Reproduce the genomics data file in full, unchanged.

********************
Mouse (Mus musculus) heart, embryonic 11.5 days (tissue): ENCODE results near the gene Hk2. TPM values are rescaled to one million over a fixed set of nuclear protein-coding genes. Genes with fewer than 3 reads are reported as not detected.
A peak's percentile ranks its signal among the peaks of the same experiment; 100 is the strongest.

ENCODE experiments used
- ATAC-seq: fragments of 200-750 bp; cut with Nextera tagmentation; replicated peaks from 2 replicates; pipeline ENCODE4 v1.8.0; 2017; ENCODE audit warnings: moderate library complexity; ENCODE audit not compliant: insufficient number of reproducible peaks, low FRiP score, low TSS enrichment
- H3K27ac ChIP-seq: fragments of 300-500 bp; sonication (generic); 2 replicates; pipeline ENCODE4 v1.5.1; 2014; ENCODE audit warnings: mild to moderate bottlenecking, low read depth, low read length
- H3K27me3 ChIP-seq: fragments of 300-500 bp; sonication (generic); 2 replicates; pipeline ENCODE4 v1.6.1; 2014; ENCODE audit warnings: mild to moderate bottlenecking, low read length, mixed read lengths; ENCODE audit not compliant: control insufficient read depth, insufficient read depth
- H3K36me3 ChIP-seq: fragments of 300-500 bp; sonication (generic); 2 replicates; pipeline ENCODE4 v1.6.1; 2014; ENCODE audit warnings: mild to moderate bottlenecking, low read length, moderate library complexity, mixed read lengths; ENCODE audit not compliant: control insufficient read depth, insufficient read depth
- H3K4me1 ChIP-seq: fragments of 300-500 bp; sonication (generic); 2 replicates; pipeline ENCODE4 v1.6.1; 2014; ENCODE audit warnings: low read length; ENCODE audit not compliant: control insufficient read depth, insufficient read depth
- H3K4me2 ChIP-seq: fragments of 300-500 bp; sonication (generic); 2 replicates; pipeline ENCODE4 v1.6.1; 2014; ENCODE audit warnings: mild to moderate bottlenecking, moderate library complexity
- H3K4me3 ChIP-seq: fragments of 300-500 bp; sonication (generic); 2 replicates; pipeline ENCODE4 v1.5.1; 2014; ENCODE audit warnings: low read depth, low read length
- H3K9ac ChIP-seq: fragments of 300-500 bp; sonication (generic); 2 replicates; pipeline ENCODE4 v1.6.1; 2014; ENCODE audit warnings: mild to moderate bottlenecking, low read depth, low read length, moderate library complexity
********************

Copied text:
Mouse (Mus musculus) heart, embryonic 11.5 days (tissue): ENCODE results near the gene Hk2. TPM values are rescaled to one million over a fixed set of nuclear protein-coding genes. Genes with fewer than 3 reads are reported as not detected.
A peak's percentile ranks its signal among the peaks of the same experiment; 100 is the strongest.

ENCODE experiments used
- ATAC-seq: fragments of 200-750 bp; cut with Nextera tagmentation; replicated peaks from 2 replicates; pipeline ENCODE4 v1.8.0; 2017; ENCODE audit warnings: moderate library complexity; ENCODE audit not compliant: insufficient number of reproducible peaks, low FRiP score, low TSS enrichment
- H3K27ac ChIP-seq: fragments of 300-500 bp; sonication (generic); 2 replicates; pipeline ENCODE4 v1.5.1; 2014; ENCODE audit warnings: mild to moderate bottlenecking, low read depth, low read length
- H3K27me3 ChIP-seq: fragments of 300-500 bp; sonication (generic); 2 replicates; pipeline ENCODE4 v1.6.1; 2014; ENCODE audit warnings: mild to moderate bottlenecking, low read length, mixed read lengths; ENCODE audit not compliant: control insufficient read depth, insufficient read depth
- H3K36me3 ChIP-seq: fragments of 300-500 bp; sonication (generic); 2 replicates; pipeline ENCODE4 v1.6.1; 2014; ENCODE audit warnings: mild to moderate bottlenecking, low read length, moderate library complexity, mixed read lengths; ENCODE audit not compliant: control insufficient read depth, insufficient read depth
- H3K4me1 ChIP-seq: fragments of 300-500 bp; sonication (generic); 2 replicates; pipeline ENCODE4 v1.6.1; 2014; ENCODE audit warnings: low read length; ENCODE audit not compliant: control insufficient read depth, insufficient read depth
- H3K4me2 ChIP-seq: fragments of 300-500 bp; sonication (generic); 2 replicates; pipeline ENCODE4 v1.6.1; 2014; ENCODE audit warnings: mild to moderate bottlenecking, moderate library complexity
- H3K4me3 ChIP-seq: fragments of 300-500 bp; sonication (generic); 2 replicates; pipeline ENCODE4 v1.5.1; 2014; ENCODE audit warnings: low read depth, low read length
- H3K9ac ChIP-seq: fragments of 300-500 bp; sonication (generic); 2 replicates; pipeline ENCODE4 v1.6.1; 2014; ENCODE audit warnings: mild to moderate bottlenecking, low read depth, low read length, moderate library complexity